Employees hide security incidents in 48% of local firms
Employees of South African companies hide IT security incidents in around 48% of organisations.
This is according to a new report from Kaspersky Lab and B2B International titled: "Human Factor in IT Security: How Employees are Making Businesses Vulnerable from Within". The report found employees hide IT security incidents in 40% of businesses around the world, with uninformed or careless staff members being one of the most likely causes of a cyber security incident - second only to malware.
"Cyber criminals often use employees as an entry point to get inside the corporate infrastructure. Phishing e-mails, weak passwords, fake calls from tech support - we've seen it all. Even an ordinary flash card dropped in the office parking lot or near the secretary's desk could compromise the entire network - all you need is someone inside, who doesn't know about, or pay attention to security, and that device could easily be connected to the network where it could reap havoc," says David Jacoby, security researcher at Kaspersky Lab.
The research further found, every third (28%) targeted attack on businesses in the last year had phishing/social engineering at its source. With 46% of global IT security incidents caused by employees each year, Kaspersky Lab advises that business vulnerability must be addressed on many levels, not just through the IT security department.
"The problem of hiding incidents should be communicated not only to employees, but also to top management and human resources departments. If employees are hiding incidents, there must be a reason why. If your cyber security culture is positive, based on an educational approach instead of a restrictive one, from the top down, the results will be obvious," notes Slava Borilin, security education programme manager at Kaspersky Lab.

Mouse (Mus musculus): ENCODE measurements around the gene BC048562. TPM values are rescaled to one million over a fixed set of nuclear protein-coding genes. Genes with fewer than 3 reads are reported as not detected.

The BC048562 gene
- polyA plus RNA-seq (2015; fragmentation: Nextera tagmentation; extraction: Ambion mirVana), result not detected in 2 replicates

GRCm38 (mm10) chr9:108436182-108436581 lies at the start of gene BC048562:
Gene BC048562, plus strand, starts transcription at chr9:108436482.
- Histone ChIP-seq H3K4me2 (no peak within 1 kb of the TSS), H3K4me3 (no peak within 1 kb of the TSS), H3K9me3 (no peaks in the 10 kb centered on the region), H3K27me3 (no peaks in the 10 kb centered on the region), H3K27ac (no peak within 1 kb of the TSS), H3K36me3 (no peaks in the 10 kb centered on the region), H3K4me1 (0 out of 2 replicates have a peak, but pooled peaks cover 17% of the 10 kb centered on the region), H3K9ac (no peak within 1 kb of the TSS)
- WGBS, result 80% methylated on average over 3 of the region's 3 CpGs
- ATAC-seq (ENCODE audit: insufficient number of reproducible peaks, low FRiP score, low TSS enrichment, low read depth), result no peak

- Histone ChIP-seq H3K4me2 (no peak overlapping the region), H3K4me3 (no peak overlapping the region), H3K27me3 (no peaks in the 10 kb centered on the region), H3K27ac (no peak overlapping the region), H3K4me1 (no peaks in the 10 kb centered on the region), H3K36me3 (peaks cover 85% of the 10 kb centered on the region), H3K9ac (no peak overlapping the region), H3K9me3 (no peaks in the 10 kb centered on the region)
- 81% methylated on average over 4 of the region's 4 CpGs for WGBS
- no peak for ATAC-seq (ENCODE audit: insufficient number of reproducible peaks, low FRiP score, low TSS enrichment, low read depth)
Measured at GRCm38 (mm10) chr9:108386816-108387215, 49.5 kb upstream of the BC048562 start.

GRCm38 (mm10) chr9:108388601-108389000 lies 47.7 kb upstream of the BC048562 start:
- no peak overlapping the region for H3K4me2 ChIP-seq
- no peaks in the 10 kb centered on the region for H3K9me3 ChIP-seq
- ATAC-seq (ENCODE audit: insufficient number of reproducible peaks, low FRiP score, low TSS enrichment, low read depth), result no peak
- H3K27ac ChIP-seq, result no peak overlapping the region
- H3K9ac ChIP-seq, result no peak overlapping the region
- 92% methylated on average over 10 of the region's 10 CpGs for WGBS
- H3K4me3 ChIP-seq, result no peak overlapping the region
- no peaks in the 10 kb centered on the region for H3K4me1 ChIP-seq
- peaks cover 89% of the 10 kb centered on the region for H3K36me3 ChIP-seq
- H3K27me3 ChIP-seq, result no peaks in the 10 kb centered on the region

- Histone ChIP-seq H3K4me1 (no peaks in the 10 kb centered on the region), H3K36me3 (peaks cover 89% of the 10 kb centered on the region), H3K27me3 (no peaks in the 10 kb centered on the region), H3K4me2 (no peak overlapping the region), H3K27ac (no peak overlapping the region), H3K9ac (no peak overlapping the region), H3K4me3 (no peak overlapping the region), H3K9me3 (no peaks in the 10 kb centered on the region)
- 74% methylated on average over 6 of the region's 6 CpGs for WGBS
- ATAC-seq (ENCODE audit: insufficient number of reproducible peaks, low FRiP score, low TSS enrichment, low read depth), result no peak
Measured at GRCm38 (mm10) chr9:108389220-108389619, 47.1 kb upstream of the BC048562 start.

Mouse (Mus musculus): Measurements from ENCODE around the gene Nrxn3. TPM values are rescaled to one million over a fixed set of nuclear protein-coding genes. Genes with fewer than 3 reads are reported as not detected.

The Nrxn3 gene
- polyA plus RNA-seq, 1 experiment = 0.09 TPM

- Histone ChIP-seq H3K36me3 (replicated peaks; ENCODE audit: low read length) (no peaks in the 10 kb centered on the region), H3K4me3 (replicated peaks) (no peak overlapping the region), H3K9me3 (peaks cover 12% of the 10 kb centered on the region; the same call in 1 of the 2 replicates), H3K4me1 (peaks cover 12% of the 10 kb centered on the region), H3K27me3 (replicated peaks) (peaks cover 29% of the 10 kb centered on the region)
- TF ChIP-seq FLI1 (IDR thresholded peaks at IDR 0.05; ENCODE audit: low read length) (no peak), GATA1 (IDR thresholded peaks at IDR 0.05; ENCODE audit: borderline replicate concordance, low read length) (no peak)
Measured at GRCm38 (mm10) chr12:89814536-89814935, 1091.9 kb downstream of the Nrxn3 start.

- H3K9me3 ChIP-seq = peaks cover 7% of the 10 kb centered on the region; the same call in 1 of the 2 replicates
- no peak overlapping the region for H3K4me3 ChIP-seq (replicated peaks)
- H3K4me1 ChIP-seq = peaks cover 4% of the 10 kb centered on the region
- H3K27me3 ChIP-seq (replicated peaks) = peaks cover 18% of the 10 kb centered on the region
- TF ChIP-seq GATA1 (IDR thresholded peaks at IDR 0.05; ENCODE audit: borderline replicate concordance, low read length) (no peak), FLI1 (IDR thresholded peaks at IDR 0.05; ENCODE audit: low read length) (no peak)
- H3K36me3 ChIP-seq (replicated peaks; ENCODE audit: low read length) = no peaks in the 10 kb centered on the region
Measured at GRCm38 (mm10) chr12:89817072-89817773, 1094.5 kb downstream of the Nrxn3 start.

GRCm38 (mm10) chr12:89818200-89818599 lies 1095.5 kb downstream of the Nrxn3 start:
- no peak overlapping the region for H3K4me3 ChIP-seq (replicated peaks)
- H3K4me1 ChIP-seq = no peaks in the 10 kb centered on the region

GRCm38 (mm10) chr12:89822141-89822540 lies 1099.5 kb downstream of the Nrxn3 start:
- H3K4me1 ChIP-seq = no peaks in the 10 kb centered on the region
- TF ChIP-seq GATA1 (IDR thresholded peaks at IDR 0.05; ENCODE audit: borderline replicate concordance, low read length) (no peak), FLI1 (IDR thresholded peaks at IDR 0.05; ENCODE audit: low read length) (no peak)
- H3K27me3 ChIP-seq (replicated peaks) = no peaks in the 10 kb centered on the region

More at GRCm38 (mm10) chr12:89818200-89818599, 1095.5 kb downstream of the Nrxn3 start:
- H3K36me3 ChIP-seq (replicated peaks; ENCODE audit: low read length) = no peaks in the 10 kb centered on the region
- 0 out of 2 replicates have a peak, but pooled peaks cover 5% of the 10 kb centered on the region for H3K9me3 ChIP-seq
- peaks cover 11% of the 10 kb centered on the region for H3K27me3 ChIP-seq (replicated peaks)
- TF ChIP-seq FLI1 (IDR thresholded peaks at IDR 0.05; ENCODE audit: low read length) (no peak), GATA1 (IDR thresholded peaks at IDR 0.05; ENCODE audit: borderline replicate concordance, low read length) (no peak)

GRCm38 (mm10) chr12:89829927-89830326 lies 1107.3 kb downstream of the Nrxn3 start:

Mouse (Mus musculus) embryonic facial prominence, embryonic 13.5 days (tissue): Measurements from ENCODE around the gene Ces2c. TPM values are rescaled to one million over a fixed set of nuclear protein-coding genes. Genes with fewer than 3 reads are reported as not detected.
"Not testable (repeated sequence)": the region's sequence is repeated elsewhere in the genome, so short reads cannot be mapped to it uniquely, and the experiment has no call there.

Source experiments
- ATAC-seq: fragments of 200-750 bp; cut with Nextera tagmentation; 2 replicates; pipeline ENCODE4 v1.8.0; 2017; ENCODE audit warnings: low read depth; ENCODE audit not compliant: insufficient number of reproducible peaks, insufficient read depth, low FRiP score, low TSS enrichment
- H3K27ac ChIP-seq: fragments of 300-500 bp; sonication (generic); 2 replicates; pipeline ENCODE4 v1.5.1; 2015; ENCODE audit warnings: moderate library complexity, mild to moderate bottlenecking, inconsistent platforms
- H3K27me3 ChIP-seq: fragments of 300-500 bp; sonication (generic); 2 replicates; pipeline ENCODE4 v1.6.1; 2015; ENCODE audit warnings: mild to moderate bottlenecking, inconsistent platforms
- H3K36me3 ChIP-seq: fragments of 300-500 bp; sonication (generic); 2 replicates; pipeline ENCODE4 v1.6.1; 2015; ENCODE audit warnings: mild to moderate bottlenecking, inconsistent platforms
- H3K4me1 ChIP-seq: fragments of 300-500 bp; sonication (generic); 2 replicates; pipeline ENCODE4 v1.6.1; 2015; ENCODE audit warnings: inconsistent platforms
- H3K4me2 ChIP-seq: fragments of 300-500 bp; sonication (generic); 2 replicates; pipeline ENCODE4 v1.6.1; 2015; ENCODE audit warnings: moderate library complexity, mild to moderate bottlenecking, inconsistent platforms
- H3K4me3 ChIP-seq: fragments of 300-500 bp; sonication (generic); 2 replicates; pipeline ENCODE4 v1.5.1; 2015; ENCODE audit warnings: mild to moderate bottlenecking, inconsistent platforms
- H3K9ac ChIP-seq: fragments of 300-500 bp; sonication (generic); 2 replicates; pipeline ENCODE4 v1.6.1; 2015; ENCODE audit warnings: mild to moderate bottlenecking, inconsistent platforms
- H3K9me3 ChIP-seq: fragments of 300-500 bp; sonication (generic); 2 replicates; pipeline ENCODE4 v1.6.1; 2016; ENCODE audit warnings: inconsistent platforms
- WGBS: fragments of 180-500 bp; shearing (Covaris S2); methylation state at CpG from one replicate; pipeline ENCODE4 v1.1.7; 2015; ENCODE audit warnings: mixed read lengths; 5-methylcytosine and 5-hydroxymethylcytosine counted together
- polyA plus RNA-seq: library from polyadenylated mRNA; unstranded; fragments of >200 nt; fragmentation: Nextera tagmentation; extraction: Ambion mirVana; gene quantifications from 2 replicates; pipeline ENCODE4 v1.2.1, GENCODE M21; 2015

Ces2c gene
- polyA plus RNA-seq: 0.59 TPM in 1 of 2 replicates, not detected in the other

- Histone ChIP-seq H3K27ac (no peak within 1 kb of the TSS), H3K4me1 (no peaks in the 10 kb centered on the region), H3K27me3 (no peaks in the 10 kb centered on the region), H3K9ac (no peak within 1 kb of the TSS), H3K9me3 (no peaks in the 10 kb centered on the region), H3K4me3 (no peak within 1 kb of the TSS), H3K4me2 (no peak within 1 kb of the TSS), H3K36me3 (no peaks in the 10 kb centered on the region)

The IBM 2016 Cyber Security Intelligence Index found that 60% of all attacks were carried out by insiders. Of these attacks, three-quarters involved malicious intent, and one-quarter involved inadvertent actors.
According to Forrester's Understand The State Of Data Security And Privacy: 2015 To 2016 report, in the past 12 months, the top three most common breaches were: internal incident within an organisation (39%), external attack targeting an organisation (27%), and external attack targeting a business partner/third-party supplier (22%). Also personally identifiable information was one of the top two data types compromised most in a breach, revealed the research.
Understanding common insider threat profiles remains an essential step in helping organisations eliminate damage before it happens, says Virginia Satrom, social media manager at Forcepoint.
"Organisations should put all users through detailed training which educates them on best practices and how to recognise an adversary's stealth techniques. At the same time, teach them how to spot possible malicious insiders through the classic 'trouble signs' they project. On the tech side, organisations can complement their firewall and anti-virus tools with insider threat-centric ones related to authentication/access control, data loss prevention and user behaviour analysis," she advises.